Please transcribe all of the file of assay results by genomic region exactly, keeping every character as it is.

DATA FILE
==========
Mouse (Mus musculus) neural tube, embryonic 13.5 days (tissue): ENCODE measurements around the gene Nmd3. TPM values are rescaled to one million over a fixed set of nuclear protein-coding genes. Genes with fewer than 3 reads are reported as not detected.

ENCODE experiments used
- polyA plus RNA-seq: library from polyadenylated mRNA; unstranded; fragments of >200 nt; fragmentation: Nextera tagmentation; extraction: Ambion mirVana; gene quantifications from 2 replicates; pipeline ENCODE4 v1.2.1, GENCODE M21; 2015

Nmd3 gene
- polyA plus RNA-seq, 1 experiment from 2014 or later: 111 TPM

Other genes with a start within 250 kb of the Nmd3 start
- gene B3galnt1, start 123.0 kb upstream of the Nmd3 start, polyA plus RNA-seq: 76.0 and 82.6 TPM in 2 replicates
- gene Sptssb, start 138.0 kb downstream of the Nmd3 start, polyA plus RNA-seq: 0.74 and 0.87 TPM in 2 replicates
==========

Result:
Mouse (Mus musculus) neural tube, embryonic 13.5 days (tissue): ENCODE measurements around the gene Nmd3. TPM values are rescaled to one million over a fixed set of nuclear protein-coding genes. Genes with fewer than 3 reads are reported as not detected.

ENCODE experiments used
- polyA plus RNA-seq: library from polyadenylated mRNA; unstranded; fragments of >200 nt; fragmentation: Nextera tagmentation; extraction: Ambion mirVana; gene quantifications from 2 replicates; pipeline ENCODE4 v1.2.1, GENCODE M21; 2015

Nmd3 gene
- polyA plus RNA-seq, 1 experiment from 2014 or later: 111 TPM

Other genes with a start within 250 kb of the Nmd3 start
- gene B3galnt1, start 123.0 kb upstream of the Nmd3 start, polyA plus RNA-seq: 76.0 and 82.6 TPM in 2 replicates
- gene Sptssb, start 138.0 kb downstream of the Nmd3 start, polyA plus RNA-seq: 0.74 and 0.87 TPM in 2 replicates